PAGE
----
On Town Meeting Day, Vermont residents from 34 towns voted overwhelmingly in favor of resolutions seeking climate solutions. The exact wording of each resolution varied, but all the resolutions acknowledged the severity of climate change, urged the State of Vermont to meet its goals for 90% renewable energy, and called for a fair and equitable transition off fossil fuels. The majority of the resolutions also demanded a ban on any new fossil fuel infrastructure, such as natural gas pipelines. In many towns the resolutions passed unanimously, and every resolution passed where it was on the agenda or ballot. In Montpelier, the resolution passed via Australian ballot, 1715 to 500. In Brattleboro, the margin was even larger, 910 in favor, 180 opposed.
The complete list of towns include: Arlington, Bennington, Bethel, Brattleboro, Bristol, Burlington, Calais, Cornwall, Dorset, Dummerston, East Montpelier, Greensboro, Guilford, Huntington, Lincoln, Manchester, Marlboro, Marshfield, Monkton, Montpelier, Peacham, Peru, Plainfield, Putney, Sharon, Stowe, Strafford, Thetford, Tunbridge, Wardsboro, Weston, Williston, Woodbury, and Worcester.
“There was literally no debate about the resolution and it passed overwhelmingly, 116 to 1,” said Stuart Blood from Thetford. “That’s probably because the thread of climate change was woven throughout the meeting. Thetford suffered the most damage of any community in the state from the July 1, 2017 flooding. We got hit with almost $5 million in damage to our public infrastructure, not counting damage to private property.”
Beginning in November 2017, organizers and volunteers with 350Vermont and other affiliated groups drafted their resolutions town by town and collected the required signatures to get their resolutions warned for Town Meeting Day.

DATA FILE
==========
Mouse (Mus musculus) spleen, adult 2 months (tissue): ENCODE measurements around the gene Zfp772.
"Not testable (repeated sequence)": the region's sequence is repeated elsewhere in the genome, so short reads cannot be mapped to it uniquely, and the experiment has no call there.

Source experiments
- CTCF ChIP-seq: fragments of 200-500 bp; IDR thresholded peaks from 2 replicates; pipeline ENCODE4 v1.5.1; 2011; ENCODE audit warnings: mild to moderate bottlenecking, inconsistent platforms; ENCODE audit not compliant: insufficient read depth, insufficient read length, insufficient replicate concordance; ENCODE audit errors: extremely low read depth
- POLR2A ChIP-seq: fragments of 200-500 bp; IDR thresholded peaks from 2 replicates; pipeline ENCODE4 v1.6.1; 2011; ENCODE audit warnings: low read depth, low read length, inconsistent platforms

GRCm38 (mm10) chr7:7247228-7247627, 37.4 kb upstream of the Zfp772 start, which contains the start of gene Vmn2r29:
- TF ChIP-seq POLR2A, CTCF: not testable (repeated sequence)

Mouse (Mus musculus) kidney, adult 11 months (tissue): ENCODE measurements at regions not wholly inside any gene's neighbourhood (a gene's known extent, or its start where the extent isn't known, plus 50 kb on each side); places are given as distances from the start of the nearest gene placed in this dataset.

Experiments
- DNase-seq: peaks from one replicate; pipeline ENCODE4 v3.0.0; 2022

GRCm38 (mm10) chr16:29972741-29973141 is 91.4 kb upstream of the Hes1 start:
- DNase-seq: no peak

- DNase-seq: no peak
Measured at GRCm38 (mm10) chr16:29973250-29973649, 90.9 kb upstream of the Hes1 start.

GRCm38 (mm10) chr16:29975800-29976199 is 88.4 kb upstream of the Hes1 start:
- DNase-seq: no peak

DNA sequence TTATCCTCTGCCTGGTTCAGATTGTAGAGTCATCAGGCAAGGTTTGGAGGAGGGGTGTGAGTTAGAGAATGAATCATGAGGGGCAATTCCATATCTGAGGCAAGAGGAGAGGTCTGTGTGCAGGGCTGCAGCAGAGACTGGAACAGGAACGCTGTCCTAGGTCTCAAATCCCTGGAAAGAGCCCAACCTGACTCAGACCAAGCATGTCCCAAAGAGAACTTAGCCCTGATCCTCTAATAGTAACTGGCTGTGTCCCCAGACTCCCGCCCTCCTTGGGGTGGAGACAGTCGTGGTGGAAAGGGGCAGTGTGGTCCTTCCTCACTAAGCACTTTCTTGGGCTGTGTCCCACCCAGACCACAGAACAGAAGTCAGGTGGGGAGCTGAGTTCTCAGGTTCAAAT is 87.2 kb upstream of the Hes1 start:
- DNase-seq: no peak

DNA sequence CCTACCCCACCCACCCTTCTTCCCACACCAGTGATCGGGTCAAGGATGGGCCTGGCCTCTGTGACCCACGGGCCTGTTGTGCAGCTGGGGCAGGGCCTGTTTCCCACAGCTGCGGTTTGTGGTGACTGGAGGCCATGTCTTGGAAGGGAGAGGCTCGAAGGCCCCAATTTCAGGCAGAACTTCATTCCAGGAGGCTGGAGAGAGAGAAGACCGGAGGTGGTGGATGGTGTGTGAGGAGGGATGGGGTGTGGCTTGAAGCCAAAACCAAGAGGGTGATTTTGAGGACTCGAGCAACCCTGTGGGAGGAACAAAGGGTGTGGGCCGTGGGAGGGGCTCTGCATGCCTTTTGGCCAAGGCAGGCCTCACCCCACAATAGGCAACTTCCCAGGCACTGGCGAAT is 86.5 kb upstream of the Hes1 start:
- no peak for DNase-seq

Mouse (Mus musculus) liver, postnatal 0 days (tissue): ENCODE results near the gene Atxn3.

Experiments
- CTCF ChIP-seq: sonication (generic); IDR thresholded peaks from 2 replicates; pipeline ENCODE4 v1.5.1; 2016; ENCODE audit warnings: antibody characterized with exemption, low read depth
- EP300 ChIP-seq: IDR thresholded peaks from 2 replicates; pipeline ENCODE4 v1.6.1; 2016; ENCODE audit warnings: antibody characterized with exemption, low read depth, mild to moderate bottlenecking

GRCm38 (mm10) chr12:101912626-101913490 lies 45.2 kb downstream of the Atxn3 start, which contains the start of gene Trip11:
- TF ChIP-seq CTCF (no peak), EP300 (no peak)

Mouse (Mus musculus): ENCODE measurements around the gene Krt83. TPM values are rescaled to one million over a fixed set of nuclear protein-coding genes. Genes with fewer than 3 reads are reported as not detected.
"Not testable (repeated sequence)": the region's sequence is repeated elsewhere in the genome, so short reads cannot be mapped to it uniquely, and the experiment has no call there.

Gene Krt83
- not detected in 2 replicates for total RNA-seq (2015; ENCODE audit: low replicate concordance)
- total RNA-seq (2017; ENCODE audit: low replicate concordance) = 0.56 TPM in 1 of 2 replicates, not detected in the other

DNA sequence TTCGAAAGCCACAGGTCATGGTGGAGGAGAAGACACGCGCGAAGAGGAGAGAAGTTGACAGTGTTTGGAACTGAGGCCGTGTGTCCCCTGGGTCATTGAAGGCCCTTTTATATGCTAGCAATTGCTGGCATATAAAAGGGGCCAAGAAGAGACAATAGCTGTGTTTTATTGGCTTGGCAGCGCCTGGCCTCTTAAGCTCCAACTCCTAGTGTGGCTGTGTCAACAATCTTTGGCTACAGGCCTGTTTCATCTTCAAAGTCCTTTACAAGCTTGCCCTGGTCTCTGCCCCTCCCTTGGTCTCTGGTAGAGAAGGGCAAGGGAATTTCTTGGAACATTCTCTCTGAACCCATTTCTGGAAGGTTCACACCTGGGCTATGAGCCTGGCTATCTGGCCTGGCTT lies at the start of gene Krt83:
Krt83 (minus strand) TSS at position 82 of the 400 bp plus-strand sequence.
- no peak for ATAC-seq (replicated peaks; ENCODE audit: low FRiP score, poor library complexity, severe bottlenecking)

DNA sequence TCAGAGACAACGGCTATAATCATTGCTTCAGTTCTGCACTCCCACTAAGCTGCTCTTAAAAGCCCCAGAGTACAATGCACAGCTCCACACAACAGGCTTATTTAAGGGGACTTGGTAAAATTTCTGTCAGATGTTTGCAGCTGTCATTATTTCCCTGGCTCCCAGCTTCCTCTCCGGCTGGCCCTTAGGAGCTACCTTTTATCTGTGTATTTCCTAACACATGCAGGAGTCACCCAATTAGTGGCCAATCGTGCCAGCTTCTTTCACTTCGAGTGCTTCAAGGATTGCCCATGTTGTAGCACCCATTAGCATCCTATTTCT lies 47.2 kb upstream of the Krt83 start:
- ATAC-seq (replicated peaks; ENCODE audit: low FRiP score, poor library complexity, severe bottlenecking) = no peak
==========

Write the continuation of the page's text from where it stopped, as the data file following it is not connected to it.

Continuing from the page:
“Every corner of Vermont has been impacted by climate change, with either floods, increased Lyme disease, wind storms, reduced snow, or shortened sugaring seasons,” said Maeve McBride, director of 350Vermont. “So, it’s not surprising that we see these resolutions passing in 10 different Vermont counties. Clearly, Vermonters are not happy with the State’s meager progress, and they want to see more action on climate change.”
Vermont youth were involved in the efforts to pass the resolution in many towns. According to Jean Freebern from Arlington, “Sofie Pedemonti, a 12th grader, and Cassidy Pickering, an 8th grader, stepped right up to the microphone and belted out the resolution, beautifully, [which was] followed by a burst of loud applause.” Olivia Voth from Champlain Valley Union High School also spoke in Williston. One youth led a petitioning effort in Rupert, but because of a technicality in the wording, the resolution was not on the agenda, despite a successful petition.
“We had a very successful evening in Manchester because the whole community voted in favor of the resolution,” said Letitia Scordino of Dorset and member of Earth Matters. “We had such an outpouring of support from the community that we couldn’t possibly lose.”
This resolution, like many Town Meeting Day resolutions, is advisory and non-binding, but historically town resolutions have influenced the state legislature and can even have an impact on the national level. Several towns are already planning their next steps.
“We at 350 Brattleboro will continue to push for meaningful action on a town and state level and I can imagine many more people joining us in this work,” said Daniel Quipp of 350Brattleboro. “We’ll be pushing for town leaders to turn the suggestions contained in our resolution into local policy. We’ll also be welcoming more and more people into the climate movement, asking them to join us in advocating for solutions that live up to Vermont’s climate and energy goals.”
350Vermont is a statewide organization in Vermont working to build a grassroots movement to reverse climate change. 350Vermont’s mission is to organize, educate, and support people in Vermont to work together for climate justice – resisting fossil fuels, building momentum for alternatives, and transforming our communities toward justice and resilience. Although we are an affiliated group of 350.org with a similar mission, 350VT is an independent organization, with local campaigns to divest from fossil fuel investments, advocate for a carbon pollution tax, and stop any expansion of fossil fuel infrastructure.